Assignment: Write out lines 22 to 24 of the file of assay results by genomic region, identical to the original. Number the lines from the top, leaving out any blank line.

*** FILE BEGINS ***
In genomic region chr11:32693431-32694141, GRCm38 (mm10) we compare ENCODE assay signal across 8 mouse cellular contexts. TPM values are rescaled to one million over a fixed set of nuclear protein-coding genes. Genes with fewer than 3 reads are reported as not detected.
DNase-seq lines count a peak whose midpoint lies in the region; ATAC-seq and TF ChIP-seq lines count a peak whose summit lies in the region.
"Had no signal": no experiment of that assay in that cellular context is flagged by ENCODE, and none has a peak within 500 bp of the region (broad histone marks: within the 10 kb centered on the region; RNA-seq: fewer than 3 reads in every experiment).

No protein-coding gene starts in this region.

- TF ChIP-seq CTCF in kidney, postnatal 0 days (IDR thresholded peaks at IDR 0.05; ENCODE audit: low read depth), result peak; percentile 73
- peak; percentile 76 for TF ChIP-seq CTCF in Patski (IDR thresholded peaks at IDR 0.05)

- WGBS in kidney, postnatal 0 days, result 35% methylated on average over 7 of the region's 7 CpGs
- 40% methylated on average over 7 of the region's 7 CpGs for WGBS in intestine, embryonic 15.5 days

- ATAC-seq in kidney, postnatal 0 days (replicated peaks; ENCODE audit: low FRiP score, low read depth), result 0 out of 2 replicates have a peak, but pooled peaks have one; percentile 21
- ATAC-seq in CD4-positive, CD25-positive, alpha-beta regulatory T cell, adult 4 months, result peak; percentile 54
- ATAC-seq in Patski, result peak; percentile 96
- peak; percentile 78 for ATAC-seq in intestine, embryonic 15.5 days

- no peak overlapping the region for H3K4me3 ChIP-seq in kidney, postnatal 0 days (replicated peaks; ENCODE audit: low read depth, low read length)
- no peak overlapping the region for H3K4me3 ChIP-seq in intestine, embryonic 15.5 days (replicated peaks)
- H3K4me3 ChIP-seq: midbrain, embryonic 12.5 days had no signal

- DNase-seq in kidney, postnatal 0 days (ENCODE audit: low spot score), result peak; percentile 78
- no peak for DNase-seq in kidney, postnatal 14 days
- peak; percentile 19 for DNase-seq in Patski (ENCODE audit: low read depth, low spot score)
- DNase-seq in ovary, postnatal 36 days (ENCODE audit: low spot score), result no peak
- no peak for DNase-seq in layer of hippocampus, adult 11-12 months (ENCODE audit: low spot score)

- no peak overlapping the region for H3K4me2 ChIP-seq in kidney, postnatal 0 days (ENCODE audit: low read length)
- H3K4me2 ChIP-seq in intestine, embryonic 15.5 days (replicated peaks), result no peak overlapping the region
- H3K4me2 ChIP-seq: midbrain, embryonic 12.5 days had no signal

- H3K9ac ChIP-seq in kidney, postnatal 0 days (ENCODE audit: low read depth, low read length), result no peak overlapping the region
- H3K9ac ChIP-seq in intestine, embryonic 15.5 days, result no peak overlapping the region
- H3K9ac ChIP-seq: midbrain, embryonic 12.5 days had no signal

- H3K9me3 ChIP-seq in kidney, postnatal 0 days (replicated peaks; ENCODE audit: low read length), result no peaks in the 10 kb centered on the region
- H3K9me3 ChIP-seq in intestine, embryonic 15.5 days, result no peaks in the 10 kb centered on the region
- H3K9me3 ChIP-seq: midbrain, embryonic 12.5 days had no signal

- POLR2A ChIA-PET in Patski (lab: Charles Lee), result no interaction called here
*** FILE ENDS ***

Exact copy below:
- H3K4me2 ChIP-seq in intestine, embryonic 15.5 days (replicated peaks), result no peak overlapping the region
- H3K4me2 ChIP-seq: midbrain, embryonic 12.5 days had no signal

- H3K9ac ChIP-seq in kidney, postnatal 0 days (ENCODE audit: low read depth, low read length), result no peak overlapping the region